The first wide release of a calendar year is traditionally an undemanding popcorn palate cleanser to soothe (or numb?) the mind after the ambitions–or, more accurately, pretensions–of the year-end flurry of would-be and wannabe awards bait, and 2019 is no exception, with Sony Pictures kicking the year off with the thriller <i>Escape Room</i>. The no-frills title reflects the straightforward premise: a group of six disparate strangers are recruited into a deadly escape room game under circumstances that prove to be as deadly as they are mysterious. There are no real surprises here on the script level credited to Bragi F. Schut and Maria Melnik. On the page, the scenario progresses at a basic programmatic level: as the group moves from potential deathtrap to the next, the ranks are thinned out one by one, as are revealed little key biographical details about each participant, gradually building to unifying design, rather than chance randomness, behind the madness.
Director Adam Robitel, however, appears both keenly aware of the built-in limitations and all-in committed to them, recognizing how studio escapism (bad pun intended) can be by-the-numbers yet still be fun for both himself and the audience. The Rube Goldberg-esque, one-thing-leads-to-another progression of each room does have its puzzle-box style and suspense that effectively puts the viewer vicariously in the characters’ shoes as they negotiate through them; that each room has its own distinctive flavor adds to the fun. The characterizations, such as they are, aren’t fleshed out on the page beyond stock types, but given the nature of the piece, they don’t have to be too much more than be individually recognizable. Yet to Robitel’s credit, he has assembled a talented and charismatic ensemble, led by Taylor Russell, Jay Ellis, and Deborah Ann Woll, that give more than they’re given and whose commitment make it easier to buy into the preposterous scenario.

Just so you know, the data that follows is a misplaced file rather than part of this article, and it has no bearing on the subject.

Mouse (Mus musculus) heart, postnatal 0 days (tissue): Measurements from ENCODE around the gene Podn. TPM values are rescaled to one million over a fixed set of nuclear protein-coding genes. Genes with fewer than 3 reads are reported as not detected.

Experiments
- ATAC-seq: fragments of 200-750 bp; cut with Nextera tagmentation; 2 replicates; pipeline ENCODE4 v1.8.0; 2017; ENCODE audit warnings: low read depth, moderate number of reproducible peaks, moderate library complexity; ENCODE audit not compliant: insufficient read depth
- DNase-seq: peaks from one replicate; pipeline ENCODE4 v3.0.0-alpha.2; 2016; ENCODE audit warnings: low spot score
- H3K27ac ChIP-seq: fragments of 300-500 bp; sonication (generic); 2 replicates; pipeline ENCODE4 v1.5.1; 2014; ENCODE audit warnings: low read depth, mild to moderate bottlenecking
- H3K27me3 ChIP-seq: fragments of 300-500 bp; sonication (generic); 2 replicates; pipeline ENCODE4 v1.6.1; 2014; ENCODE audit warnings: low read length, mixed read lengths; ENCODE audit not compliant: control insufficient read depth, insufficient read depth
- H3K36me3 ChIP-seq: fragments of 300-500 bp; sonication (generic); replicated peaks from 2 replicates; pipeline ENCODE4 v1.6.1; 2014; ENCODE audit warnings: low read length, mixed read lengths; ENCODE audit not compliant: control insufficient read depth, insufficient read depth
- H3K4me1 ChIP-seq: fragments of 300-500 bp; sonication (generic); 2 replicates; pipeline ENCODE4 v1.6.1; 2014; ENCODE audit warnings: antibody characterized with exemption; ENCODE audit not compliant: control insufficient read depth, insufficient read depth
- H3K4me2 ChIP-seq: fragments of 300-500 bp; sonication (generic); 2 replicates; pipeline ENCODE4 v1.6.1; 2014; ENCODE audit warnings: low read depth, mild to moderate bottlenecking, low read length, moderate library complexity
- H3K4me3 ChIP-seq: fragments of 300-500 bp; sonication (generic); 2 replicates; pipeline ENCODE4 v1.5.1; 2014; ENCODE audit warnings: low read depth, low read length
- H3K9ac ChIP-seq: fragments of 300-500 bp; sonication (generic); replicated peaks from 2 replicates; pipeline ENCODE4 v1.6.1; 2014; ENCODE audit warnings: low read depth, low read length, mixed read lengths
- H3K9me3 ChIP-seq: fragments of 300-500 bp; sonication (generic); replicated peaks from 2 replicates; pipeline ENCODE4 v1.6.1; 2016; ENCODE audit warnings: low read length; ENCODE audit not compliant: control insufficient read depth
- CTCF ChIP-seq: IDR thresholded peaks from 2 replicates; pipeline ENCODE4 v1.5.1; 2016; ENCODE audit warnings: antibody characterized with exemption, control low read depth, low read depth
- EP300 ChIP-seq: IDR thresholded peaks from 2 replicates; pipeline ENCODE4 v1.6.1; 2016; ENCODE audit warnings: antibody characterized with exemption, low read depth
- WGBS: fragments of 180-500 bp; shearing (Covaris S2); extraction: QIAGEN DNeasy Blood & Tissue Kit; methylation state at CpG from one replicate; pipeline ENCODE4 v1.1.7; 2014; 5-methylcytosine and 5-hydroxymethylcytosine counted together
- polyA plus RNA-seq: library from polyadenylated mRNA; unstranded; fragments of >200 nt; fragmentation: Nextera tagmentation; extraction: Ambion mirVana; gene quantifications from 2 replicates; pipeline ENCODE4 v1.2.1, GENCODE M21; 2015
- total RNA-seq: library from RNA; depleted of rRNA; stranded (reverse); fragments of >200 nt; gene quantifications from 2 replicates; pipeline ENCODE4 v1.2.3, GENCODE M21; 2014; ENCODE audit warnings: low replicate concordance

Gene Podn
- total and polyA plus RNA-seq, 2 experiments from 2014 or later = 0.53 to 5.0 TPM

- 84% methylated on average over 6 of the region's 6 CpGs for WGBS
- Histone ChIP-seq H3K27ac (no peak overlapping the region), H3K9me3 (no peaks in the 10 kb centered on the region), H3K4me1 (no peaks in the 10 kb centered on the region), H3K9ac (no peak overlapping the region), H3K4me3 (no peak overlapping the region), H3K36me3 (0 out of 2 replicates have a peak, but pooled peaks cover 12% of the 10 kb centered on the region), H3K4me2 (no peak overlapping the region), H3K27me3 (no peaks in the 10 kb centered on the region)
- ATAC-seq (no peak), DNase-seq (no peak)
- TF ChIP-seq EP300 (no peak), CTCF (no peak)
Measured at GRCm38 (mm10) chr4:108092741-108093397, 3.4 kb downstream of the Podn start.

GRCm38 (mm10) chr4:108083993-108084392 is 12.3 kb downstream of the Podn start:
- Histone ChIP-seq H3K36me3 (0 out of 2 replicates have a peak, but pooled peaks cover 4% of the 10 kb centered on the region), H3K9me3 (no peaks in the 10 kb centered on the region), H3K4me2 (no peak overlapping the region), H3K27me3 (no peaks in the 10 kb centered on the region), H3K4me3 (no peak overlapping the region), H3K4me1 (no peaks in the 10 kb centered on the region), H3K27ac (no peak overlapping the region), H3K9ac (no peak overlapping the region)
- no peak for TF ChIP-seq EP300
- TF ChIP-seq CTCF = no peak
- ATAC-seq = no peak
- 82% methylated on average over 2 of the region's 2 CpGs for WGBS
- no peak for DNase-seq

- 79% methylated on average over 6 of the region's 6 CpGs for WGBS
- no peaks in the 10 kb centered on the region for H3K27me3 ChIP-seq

And does it ever get preposterous, and in a less fun, more labored, and wholly predictable way, in the final stretch, where the obvious eagerness to set up a continuing series is perhaps the film’s biggest cliché. But getting there is undeniably the enjoyable ride one expects from such a film, however ultimately disposable it may be.